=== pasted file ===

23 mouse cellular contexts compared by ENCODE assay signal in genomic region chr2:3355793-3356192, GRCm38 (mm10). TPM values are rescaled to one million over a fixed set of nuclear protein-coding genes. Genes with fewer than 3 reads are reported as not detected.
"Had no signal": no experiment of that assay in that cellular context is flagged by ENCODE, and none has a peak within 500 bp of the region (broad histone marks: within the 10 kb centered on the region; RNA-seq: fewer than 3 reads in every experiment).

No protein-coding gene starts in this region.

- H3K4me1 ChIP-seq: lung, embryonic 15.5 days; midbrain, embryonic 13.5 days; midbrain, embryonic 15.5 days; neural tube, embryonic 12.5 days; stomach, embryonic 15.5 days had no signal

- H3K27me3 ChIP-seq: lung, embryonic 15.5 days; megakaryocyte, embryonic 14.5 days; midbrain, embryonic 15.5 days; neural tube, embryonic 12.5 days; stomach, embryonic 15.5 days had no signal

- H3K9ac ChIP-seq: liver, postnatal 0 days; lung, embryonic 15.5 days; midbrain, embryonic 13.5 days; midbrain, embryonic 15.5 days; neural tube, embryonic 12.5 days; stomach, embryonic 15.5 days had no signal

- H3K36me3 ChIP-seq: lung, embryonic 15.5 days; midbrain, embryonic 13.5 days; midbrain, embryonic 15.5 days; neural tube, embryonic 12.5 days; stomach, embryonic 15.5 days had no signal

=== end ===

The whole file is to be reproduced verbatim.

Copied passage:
23 mouse cellular contexts compared by ENCODE assay signal in genomic region chr2:3355793-3356192, GRCm38 (mm10). TPM values are rescaled to one million over a fixed set of nuclear protein-coding genes. Genes with fewer than 3 reads are reported as not detected.
"Had no signal": no experiment of that assay in that cellular context is flagged by ENCODE, and none has a peak within 500 bp of the region (broad histone marks: within the 10 kb centered on the region; RNA-seq: fewer than 3 reads in every experiment).

No protein-coding gene starts in this region.

- H3K4me1 ChIP-seq: lung, embryonic 15.5 days; midbrain, embryonic 13.5 days; midbrain, embryonic 15.5 days; neural tube, embryonic 12.5 days; stomach, embryonic 15.5 days had no signal

- H3K27me3 ChIP-seq: lung, embryonic 15.5 days; megakaryocyte, embryonic 14.5 days; midbrain, embryonic 15.5 days; neural tube, embryonic 12.5 days; stomach, embryonic 15.5 days had no signal

- H3K9ac ChIP-seq: liver, postnatal 0 days; lung, embryonic 15.5 days; midbrain, embryonic 13.5 days; midbrain, embryonic 15.5 days; neural tube, embryonic 12.5 days; stomach, embryonic 15.5 days had no signal

- H3K36me3 ChIP-seq: lung, embryonic 15.5 days; midbrain, embryonic 13.5 days; midbrain, embryonic 15.5 days; neural tube, embryonic 12.5 days; stomach, embryonic 15.5 days had no signal